“In ‘I Learn’ I don’t believe that working with children we can fix the problem, I rather think we need to work in a holistic approach to create a mechanism and disrupt the rule of today’s community,” Sayyaleh explains.
The principle is simple: gathering all actors under one roof and giving them incentives and resources that make them feel like one community with one purpose. Once that mechanism starts to work, this space starts to become the norm. “So the community will demand it and maintain it through putting more resources in it. This helps sustain our model which helps us enter new communities,” he continues.
‘I Learn’ has since 2012, leveraged 8 spaces, and built a mechanism to run the program and give the people mentorship. They’re able now to document the processes they use in every area they work in, create content that helps them scale to new communities, even abroad.
Making a profit from “I Learn”
In the MENA region, where is this difficulty running a social enterprise, it is easier to label it either an NGO or a company. The ’I Learn’ model runs on a mixture of both: they create content to provide for private schools, which pay for it as activities. “We provide a demanded content, especially as we are a trusted source. We also have our CSR program that we organize with the private sector, such as the micro-fund for women in Jordan,” he explains.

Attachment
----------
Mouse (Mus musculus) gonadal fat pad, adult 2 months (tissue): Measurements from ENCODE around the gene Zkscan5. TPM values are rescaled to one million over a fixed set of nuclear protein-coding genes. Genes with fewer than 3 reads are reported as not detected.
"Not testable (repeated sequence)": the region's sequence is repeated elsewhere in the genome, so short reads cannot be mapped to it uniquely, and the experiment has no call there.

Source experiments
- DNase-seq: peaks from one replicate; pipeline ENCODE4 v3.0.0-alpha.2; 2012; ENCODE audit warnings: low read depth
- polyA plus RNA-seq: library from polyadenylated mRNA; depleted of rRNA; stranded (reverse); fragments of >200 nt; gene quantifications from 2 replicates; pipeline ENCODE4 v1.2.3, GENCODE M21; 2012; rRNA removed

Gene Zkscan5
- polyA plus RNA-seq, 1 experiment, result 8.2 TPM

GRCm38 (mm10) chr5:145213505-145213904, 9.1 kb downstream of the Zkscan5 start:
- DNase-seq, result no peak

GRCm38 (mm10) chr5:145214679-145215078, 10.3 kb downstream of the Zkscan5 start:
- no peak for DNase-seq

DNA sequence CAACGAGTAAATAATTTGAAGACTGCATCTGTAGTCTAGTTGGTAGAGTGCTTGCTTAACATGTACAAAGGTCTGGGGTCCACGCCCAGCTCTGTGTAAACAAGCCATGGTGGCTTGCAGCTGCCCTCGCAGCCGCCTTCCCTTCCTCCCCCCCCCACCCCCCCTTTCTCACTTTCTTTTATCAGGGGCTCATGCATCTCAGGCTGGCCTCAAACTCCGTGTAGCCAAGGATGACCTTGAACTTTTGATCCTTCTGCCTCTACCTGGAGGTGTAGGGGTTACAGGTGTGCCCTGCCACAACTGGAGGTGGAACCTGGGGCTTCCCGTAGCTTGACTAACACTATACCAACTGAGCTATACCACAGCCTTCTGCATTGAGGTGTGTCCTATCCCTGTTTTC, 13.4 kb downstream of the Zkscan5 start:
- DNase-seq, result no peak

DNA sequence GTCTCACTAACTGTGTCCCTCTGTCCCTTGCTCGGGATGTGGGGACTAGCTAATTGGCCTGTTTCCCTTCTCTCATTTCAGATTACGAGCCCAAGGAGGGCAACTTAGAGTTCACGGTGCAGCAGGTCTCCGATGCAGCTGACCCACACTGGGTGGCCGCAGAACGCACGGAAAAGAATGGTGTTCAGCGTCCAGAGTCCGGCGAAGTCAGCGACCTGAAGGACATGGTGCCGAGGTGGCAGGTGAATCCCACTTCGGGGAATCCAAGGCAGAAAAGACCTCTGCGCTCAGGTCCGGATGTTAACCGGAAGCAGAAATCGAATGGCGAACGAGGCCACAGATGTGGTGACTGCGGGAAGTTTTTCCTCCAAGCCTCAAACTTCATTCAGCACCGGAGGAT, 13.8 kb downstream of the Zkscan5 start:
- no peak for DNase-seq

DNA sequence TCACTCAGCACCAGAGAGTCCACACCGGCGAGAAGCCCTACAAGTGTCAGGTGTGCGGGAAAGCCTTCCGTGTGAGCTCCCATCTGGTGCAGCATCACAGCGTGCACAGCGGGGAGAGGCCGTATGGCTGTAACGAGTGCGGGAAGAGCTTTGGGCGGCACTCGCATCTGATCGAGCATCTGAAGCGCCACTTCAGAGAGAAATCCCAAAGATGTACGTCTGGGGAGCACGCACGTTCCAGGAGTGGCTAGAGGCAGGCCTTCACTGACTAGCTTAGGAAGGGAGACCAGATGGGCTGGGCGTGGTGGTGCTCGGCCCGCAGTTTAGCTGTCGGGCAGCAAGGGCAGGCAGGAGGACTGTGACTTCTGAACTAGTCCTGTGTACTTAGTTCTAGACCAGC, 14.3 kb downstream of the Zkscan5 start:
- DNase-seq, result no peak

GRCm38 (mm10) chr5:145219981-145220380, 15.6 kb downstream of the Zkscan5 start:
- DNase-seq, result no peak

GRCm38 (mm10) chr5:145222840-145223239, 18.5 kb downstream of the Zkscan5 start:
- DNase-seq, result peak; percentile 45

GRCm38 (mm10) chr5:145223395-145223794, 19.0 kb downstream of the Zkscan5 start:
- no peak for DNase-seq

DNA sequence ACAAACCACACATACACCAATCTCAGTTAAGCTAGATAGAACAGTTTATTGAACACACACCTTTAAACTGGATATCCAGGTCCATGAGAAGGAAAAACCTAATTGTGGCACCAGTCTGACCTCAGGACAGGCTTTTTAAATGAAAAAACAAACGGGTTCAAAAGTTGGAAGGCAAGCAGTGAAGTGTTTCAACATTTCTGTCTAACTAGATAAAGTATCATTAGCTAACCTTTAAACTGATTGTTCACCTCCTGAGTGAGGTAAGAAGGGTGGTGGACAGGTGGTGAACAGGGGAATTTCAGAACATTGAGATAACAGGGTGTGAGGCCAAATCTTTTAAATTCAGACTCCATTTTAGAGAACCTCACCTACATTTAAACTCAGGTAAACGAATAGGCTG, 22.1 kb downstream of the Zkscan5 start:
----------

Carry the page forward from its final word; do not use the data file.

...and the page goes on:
The ’I Learn’ model runs on a mixture of business and non-profits: they create content to provide for private schools, which pay for it as activities.
“Next year, we hope to use our fund to create a business development department; social enterprises are tough models, we have many elements and you need to maintain free education and free resources for the people we serve,” he says.
“In Jordan, we don’t really have impact investors but we have philanthropists and I hope this changes with time as the ecosystem in Jordan is growing,” Saddam says. Unfortunately, social entrepreneurship is not very much on the investors’ agenda; however, there is another way to collaborate with startups.
“When you’re a fintech startup, you need to work with people who are digitally literate and know how to use apps and do transactions. Through the investment with ‘I Learn’ programs, these startups can access these communities as we need to add value to these people by educating them on how to use technology and help make their lives easier. So this is one example where we make startups work with us,” Sayyaleh explains it.
Brands invest millions to create trust with the people, but by working with social companies, which already have the trust established, they can invest thousands instead of millions, for example. “We can develop a partnership mindset instead of re-inventing the wheel,” he adds.
Role models and places to recharge
Whenever I feel down or pressured, I go to one of the spaces where we work and spend time with some of the volunteers, talk and play cards. This is how I get energy for the rest of the month, I believe in what I do more than before. They are my engine that keeps my energy high.
Main photo credit: Shane Wynn.
Photos: Valentina Primo ©Startups Without Borders